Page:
Babysitters & Nannies - Lindfield
We have a network of trusted local carers ready to connect with you. Whether it’s one-off babysitting, nannying or before & after school care, Juggle Street is here to help.
Juggle Street is a neighbourhood network providing busy families access to trusted, local carers. When parents and carers have completed their profiles they can connect, chat online, and meet face-to-face if they wish. Parents post jobs and carers receive and apply for jobs via SMS. Juggle Street is not a childcare agency, it does not provide caregiver services, and it does not provide recommendations about carers. Juggle Street is an “introductory platform” posting babysitting, nanny and before & after school care jobs.
There are no pre-determined prices, or fixed hourly rates for jobs on Juggle Street. Parents set the price they are willing to pay for each job, and post it to one or many of their local carers. The carers decide if the job is “worth it” and apply or decline. Carers get paid cash by the family at the end of each job. Juggle Street is free to join and use for carers. Juggle Street has two payment options for parents. 1. Pay As You Go for each job post. 2. Subscribe to a plan.
At Juggle Street, trust and security are paramount, that’s why we need to verify each person who joins (parents and carers). Mobile phone verification needs to be completed before your profile is activated on Juggle Street, this is fast, secure and ensures that each person is who they claim to be. Carers aged 15 to 17 yrs need to have their profile approved by a parent or guardian.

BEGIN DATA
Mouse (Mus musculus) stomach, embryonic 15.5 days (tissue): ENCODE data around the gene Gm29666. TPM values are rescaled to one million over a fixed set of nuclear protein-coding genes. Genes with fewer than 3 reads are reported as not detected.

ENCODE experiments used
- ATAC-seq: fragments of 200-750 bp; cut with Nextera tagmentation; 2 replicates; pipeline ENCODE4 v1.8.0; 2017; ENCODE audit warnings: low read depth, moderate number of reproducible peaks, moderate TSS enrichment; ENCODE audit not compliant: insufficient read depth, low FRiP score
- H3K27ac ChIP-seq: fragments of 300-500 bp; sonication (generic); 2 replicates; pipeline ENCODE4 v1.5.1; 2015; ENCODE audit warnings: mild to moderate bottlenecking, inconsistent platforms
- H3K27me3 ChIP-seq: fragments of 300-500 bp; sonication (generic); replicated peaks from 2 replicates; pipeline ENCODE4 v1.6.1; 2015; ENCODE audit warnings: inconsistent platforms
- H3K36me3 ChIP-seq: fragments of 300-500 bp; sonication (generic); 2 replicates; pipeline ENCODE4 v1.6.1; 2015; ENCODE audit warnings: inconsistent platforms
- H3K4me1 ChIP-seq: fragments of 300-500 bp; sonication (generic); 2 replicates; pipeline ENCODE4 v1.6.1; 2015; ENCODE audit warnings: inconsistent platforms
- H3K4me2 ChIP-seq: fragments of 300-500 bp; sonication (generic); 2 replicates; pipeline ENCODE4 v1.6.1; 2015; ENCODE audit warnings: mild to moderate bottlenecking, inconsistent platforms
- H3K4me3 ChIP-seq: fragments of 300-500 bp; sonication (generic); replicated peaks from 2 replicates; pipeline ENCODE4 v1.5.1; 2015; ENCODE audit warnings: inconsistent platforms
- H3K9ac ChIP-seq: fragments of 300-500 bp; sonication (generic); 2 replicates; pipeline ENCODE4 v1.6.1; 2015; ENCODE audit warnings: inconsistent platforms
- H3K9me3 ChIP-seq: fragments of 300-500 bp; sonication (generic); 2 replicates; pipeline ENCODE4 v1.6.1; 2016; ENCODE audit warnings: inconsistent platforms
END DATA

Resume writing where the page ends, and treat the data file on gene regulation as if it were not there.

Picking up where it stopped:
" Our kids love Katya. She shows lots of initiative and can just as easily go with the flow. We’re looking forward to having her back. "
Joanna from Mosman
Source: ABS 31 March 2017
It is 13 kilometres north-west of the Sydney Central Business District and is in the local government area of Ku-ring-gai Council. East Lindfield is a separate suburb, although they share the postcode of 2070. This suburb of 5.17 square kilometres contains residential housing of California bungalowand federation style, in double brick and tile construction. Australian native bushland in Garigal National Park and Lane Cove National Park borders the suburb. The suburb is known for its leafy surrounds and relaxed suburban lifestyle.
Lindfield was originally the home of the Kuringgai indigenous people. Europeans first became active in the area in around 1810, when the colonial government set up a timber gathering camp staffed by convicts. By the 1840s, fruit growing and farming became the suburb's primary industries. Settlement began to increase in the latter half of the eighteenth century. The Lindfield railway station opened in 1890, and Lindfield Post Office opened on 5 January 1895. Land values increased in the area around the railway and more professionals moved into the area.
The name "Lindfield" means a clearing in the lime forest, and derives from the name given by an early landowner, Francis List, to a cottage he built in the area in 1884. List likely named his cottage after Lindfield, Sussex, England. When a railway line came through the area in 1890s, the name of the property was used to identify the station and neighbourhood. During the years after World War II the suburb experienced significant growth.